At rare intervals, we get to see Venus cross in front of the Sun and a transit of Venus occurs. This image was taken during the June 8, 2004 transit. No one alive today had witnessed a transit of Venus, because the last such event occurred over 121 years ago. Transits of Venus always occur in either December or June, and occur in pairs 8 years apart. The last pair of transits took place in 1874 and 1882. There will be another transit of Venus on June 6, 2012. After that, the next pair of transits will occur in the year 2117 and 2125 (both during the month of December).
Johannes Kepler made the first transit prediction for Venus, mathematically determining that such an event would occur on December 6, 1631. He passed away before that date, and as far as we know, no one observed the event in 1631. Kepler did not forecast the next transit that occurred 8 years later. The event was nearly missed, except that a month before it occurred Jeremiah Horrocks realized just in the nick of time that another Venus transit was imminent. Horrocks and a friend of his were the only persons to observe the 1634 transit. Although Horrocks died at the early age of 22, he achieved astronomical immortality as one of only two people known to have observed a Venus transit during the 17th century.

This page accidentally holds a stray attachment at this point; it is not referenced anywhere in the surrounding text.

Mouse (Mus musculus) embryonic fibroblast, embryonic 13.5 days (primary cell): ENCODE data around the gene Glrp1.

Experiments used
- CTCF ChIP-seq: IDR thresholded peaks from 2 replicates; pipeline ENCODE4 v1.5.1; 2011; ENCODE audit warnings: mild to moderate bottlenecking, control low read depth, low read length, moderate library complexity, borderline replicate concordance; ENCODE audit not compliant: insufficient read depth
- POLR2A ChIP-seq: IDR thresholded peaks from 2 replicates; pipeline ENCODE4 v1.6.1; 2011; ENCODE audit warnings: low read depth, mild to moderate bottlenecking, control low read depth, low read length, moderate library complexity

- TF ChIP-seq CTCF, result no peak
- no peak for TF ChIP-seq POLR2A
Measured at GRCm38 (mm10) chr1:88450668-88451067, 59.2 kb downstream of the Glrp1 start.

This image was taken with a ToUcam web cam on a Takahashi FS-78 refractor at prime focus with a solar filter over the telescope. I traveled to the Island of Mauritius in the Indian Ocean to capture this image, and to observe the transit in its entirety.
The Sun & Venus
June 8, 2004
Image by Sid Leach
Complete list of images.
Description of equipment used to acquire images.
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